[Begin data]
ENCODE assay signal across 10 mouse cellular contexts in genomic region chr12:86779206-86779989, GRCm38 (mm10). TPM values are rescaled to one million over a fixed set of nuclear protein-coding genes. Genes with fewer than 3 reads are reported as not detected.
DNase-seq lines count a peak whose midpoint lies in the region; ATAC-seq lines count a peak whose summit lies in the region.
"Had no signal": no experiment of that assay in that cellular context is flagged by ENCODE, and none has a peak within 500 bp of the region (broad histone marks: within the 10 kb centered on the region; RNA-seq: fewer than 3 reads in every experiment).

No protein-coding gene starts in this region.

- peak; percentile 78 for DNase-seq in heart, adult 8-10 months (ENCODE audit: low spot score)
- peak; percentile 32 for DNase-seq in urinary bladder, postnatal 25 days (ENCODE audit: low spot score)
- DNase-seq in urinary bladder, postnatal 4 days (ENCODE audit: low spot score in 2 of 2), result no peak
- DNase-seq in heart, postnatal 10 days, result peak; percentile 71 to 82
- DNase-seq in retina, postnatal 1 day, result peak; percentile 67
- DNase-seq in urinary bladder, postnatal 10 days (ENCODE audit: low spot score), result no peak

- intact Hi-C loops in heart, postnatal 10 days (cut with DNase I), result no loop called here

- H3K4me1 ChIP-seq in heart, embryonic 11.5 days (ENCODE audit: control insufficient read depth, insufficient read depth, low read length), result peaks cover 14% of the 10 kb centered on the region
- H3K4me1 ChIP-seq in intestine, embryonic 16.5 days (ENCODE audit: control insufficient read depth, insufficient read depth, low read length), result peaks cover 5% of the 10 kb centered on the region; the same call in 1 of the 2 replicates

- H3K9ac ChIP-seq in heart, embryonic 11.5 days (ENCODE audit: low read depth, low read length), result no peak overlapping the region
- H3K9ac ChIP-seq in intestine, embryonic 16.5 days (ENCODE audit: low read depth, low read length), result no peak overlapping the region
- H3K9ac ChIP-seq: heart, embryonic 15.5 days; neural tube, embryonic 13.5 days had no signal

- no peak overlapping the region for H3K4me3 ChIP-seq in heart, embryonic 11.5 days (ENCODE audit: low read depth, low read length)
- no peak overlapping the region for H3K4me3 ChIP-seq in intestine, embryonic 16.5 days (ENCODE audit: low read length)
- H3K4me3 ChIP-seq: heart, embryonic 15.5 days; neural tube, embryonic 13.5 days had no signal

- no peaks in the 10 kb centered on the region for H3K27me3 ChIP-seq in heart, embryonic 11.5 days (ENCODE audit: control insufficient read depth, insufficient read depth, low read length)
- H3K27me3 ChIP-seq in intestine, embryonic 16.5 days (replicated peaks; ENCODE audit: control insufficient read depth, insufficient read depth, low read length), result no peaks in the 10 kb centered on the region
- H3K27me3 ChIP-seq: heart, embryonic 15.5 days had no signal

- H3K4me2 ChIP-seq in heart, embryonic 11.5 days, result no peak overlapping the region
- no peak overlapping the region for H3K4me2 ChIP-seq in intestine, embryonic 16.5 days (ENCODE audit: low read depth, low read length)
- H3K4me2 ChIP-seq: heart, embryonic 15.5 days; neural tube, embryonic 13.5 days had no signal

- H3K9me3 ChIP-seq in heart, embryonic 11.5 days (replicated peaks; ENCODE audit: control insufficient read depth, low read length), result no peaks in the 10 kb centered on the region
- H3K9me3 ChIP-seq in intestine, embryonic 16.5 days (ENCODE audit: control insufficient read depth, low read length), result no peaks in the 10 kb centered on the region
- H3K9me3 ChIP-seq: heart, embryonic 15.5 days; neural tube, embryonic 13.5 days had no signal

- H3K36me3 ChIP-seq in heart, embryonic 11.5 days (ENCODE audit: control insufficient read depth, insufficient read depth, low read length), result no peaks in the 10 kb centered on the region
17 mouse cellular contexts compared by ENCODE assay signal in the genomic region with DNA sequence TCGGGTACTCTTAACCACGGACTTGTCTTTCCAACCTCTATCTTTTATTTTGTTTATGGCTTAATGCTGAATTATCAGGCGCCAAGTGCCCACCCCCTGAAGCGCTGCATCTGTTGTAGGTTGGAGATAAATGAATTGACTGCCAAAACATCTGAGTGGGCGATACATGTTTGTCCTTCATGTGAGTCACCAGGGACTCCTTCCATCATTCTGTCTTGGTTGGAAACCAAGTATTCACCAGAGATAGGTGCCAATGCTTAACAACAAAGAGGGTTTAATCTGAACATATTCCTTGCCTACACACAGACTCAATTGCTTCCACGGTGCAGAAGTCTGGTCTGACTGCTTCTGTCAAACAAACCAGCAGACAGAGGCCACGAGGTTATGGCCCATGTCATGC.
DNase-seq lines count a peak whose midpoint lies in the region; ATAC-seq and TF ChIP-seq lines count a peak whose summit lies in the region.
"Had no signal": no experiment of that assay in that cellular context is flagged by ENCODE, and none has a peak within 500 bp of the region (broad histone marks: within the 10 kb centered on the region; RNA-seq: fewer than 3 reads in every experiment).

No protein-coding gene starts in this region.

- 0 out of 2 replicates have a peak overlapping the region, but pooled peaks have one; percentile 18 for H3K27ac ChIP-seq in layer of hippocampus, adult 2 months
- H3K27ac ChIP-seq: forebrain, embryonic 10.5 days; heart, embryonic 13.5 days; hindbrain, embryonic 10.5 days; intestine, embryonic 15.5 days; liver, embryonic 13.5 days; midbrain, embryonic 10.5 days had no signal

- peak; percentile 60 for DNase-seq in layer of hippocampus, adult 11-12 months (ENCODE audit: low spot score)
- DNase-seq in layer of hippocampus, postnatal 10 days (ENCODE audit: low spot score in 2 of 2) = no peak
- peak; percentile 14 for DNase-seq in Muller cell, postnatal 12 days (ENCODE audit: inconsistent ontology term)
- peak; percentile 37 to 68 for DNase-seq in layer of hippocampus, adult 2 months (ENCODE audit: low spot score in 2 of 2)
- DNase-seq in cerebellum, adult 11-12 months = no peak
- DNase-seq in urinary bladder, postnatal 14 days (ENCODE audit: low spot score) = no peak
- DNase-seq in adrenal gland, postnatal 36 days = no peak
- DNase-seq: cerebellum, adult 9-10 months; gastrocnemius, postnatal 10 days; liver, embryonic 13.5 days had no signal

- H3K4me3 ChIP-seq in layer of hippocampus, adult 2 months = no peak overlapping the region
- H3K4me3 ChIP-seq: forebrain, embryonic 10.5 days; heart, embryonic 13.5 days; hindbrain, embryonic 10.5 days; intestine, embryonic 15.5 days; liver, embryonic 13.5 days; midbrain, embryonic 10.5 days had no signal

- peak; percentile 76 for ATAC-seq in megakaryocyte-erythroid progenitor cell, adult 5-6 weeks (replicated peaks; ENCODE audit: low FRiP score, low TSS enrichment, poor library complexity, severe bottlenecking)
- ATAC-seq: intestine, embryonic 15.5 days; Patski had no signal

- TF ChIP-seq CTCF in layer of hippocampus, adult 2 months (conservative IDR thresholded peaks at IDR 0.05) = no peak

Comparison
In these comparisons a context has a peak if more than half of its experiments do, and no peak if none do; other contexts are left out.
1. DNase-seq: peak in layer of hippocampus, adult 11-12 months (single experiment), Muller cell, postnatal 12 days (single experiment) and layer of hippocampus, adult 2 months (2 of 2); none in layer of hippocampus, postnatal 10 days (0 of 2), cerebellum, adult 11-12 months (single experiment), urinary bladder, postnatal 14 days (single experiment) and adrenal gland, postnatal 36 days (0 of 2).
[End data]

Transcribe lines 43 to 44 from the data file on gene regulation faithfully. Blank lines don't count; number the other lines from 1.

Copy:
- DNase-seq: cerebellum, adult 9-10 months; gastrocnemius, postnatal 10 days; liver, embryonic 13.5 days had no signal

- H3K4me3 ChIP-seq in layer of hippocampus, adult 2 months = no peak overlapping the region